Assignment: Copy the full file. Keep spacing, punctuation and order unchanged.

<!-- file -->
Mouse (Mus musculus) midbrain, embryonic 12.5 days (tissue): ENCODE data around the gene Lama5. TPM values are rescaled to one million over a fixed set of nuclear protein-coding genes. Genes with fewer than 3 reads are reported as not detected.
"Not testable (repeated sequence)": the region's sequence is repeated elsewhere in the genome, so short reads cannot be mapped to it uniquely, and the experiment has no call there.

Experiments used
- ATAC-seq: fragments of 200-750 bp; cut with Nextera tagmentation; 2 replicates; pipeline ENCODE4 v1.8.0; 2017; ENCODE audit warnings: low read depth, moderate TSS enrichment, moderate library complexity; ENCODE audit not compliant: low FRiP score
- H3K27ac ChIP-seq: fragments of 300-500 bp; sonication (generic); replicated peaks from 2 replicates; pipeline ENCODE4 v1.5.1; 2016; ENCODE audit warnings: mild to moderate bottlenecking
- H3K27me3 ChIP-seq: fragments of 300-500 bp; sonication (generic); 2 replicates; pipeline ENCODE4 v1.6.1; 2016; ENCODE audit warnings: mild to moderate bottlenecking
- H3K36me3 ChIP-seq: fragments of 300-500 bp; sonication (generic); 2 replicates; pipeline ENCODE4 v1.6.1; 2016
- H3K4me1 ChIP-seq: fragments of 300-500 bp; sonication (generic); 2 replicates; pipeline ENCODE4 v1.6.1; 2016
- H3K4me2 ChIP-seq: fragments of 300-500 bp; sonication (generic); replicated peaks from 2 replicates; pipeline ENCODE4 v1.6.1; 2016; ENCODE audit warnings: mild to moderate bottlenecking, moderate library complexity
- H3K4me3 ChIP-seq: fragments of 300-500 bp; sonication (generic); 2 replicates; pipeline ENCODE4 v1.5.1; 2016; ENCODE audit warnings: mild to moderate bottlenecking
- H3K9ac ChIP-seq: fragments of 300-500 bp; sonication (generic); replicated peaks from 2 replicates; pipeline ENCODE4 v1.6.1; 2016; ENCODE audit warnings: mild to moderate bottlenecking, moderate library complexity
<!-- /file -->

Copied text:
Mouse (Mus musculus) midbrain, embryonic 12.5 days (tissue): ENCODE data around the gene Lama5. TPM values are rescaled to one million over a fixed set of nuclear protein-coding genes. Genes with fewer than 3 reads are reported as not detected.
"Not testable (repeated sequence)": the region's sequence is repeated elsewhere in the genome, so short reads cannot be mapped to it uniquely, and the experiment has no call there.

Experiments used
- ATAC-seq: fragments of 200-750 bp; cut with Nextera tagmentation; 2 replicates; pipeline ENCODE4 v1.8.0; 2017; ENCODE audit warnings: low read depth, moderate TSS enrichment, moderate library complexity; ENCODE audit not compliant: low FRiP score
- H3K27ac ChIP-seq: fragments of 300-500 bp; sonication (generic); replicated peaks from 2 replicates; pipeline ENCODE4 v1.5.1; 2016; ENCODE audit warnings: mild to moderate bottlenecking
- H3K27me3 ChIP-seq: fragments of 300-500 bp; sonication (generic); 2 replicates; pipeline ENCODE4 v1.6.1; 2016; ENCODE audit warnings: mild to moderate bottlenecking
- H3K36me3 ChIP-seq: fragments of 300-500 bp; sonication (generic); 2 replicates; pipeline ENCODE4 v1.6.1; 2016
- H3K4me1 ChIP-seq: fragments of 300-500 bp; sonication (generic); 2 replicates; pipeline ENCODE4 v1.6.1; 2016
- H3K4me2 ChIP-seq: fragments of 300-500 bp; sonication (generic); replicated peaks from 2 replicates; pipeline ENCODE4 v1.6.1; 2016; ENCODE audit warnings: mild to moderate bottlenecking, moderate library complexity
- H3K4me3 ChIP-seq: fragments of 300-500 bp; sonication (generic); 2 replicates; pipeline ENCODE4 v1.5.1; 2016; ENCODE audit warnings: mild to moderate bottlenecking
- H3K9ac ChIP-seq: fragments of 300-500 bp; sonication (generic); replicated peaks from 2 replicates; pipeline ENCODE4 v1.6.1; 2016; ENCODE audit warnings: mild to moderate bottlenecking, moderate library complexity